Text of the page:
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Archive for Tuesday, September 29, 2009

Sierra Club wants to join federal lawsuit against Westar Energy

Lawsuit claims violations of Clean Air Act at Jeffrey Center

The Kansas Sierra Club is unhappy with the pollution coming from a Westar plant in Topeka. The group believes the plant is in violation of the Clean Air Act and is looking to get involved in legal action.

September 29, 2009

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A group of environmental activists is looking to intervene in a lawsuit against Westar Energy Inc., in hopes the state’s largest electric utility will be held to the strictest of standards.

The lawsuit — filed in February by the U.S. Department of Justice and the Environmental Protection Agency — claims Westar is violating federal air-quality laws at its Jeffrey Energy Center, a coal-fired power plant located near St. Marys.

A motion by Sierra Club environmental advocates asks that a broader look be considered when determining whether the plant meets environmental standards, an attorney for the club said at a Tuesday morning news conference in Lawrence’s Riverfront Park. The group used the smoke rising from Lawrence Energy Center as a backdrop for its news conference, but the coal-fired power plant north of Lawrence is not named in the lawsuit.

“We believe that it’s essential that Westar come into compliance” with the Clean Air Act, said Bob Eye, a Sierra Club attorney, as anti-coal supporters stood behind him with signs. “It is the law of the land and the failure to do so diminishes not only the integrity of the act but has (an) impact on the health of the public and our environmental quality.”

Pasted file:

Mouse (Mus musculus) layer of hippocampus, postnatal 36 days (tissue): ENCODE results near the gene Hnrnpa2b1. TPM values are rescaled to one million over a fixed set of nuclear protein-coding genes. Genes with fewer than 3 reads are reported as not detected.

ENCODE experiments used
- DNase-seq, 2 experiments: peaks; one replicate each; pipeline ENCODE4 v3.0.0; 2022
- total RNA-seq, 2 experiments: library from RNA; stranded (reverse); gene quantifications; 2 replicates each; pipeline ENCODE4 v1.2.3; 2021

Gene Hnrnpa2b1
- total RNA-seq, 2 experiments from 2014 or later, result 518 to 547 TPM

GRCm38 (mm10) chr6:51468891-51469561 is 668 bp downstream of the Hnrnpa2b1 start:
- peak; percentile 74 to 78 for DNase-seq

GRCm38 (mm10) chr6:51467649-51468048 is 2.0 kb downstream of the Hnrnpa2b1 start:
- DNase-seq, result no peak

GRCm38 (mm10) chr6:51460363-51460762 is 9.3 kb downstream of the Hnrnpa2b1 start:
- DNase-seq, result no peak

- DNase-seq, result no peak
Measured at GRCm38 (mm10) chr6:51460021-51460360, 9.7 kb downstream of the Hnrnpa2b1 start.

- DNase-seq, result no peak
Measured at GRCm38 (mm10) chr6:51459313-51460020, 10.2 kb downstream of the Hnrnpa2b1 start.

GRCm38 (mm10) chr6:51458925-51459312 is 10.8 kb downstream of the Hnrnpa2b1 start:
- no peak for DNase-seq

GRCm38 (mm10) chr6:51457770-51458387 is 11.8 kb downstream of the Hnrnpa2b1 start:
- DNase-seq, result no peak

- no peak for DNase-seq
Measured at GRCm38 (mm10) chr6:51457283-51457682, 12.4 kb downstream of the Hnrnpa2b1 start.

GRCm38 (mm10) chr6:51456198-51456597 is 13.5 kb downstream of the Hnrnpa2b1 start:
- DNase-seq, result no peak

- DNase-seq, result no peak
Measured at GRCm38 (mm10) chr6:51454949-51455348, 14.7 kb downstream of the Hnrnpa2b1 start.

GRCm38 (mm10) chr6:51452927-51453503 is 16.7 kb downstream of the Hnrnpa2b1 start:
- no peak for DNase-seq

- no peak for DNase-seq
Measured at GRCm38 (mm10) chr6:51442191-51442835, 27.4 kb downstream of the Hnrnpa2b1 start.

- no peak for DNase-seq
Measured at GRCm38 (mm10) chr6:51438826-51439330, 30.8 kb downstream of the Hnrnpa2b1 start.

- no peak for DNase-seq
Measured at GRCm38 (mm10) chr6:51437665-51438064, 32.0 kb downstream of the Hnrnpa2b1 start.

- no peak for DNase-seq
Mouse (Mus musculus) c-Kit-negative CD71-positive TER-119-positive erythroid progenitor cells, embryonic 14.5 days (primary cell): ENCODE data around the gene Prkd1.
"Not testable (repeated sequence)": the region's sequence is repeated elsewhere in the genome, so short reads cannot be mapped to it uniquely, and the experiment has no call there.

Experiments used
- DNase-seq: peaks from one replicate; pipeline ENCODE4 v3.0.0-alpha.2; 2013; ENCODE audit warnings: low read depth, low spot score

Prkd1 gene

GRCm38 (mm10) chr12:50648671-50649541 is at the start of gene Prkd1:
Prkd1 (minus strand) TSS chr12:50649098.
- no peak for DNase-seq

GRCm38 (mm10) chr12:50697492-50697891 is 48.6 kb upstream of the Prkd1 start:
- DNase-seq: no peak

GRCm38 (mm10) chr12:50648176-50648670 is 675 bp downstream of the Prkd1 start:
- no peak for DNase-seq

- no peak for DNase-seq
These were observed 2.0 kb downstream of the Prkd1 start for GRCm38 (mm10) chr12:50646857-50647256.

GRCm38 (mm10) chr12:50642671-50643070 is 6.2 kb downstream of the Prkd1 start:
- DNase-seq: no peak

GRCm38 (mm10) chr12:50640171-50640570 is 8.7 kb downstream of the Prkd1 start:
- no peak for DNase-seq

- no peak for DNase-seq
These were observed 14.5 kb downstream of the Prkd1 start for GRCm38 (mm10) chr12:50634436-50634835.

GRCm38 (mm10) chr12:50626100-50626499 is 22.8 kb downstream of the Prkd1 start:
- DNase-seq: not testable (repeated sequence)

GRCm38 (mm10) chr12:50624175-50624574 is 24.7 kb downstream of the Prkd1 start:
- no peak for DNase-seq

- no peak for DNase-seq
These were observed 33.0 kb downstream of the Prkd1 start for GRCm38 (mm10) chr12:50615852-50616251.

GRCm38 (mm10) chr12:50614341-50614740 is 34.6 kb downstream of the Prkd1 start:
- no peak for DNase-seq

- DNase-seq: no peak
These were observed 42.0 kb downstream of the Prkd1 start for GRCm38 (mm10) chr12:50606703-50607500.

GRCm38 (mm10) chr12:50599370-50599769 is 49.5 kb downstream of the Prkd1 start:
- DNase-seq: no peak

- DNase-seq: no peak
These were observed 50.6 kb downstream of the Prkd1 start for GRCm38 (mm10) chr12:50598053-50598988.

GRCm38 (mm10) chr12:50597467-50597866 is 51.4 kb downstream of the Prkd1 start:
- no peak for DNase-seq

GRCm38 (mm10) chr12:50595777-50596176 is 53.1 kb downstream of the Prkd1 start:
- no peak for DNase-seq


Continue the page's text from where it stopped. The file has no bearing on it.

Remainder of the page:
The original lawsuit filed in February claims Westar made modifications to the center northwest of Topeka but didn’t do enough to update the plant’s pollution control equipment. The lawsuit claims the equipment is out of date and asks the court to force Topeka-based Westar to install new equipment and potentially pay millions of dollars in fines.

Without upgrades, the feds claim the plant may produce higher levels of such pollutants as sulfur dioxide, nitrogen oxide and particulate matter, which can contribute to smog and acid rain.

But the Sierra Club said the lawsuit is limited in what pollution types are being considered under the federal Clean Air Act and asks that other, finer pollutants and carbon dioxide emissions be scrutinized.

Craig Volland, chairman of the Kansas air quality committee for the Sierra Club, said the group wanted to make sure the finest particles are also regulated.

“We fully expect that our involvement will actually improve the environment in a measurable way,” said Volland, who is also a technical adviser for the group.

Westar has said it believed modifications to the plant complied with federal environmental law when plant modifications were made 10 to 15 years ago.

The company says it has spent $460 million upgrading Jeffrey to reduce emissions and that it plans to invest millions more in coming years.

“We’re not doing this because of their allegations,” said Westar spokesman Nick Bundy. “We’re doing these things now because they need to be done, because we want to be good environmental stewards.”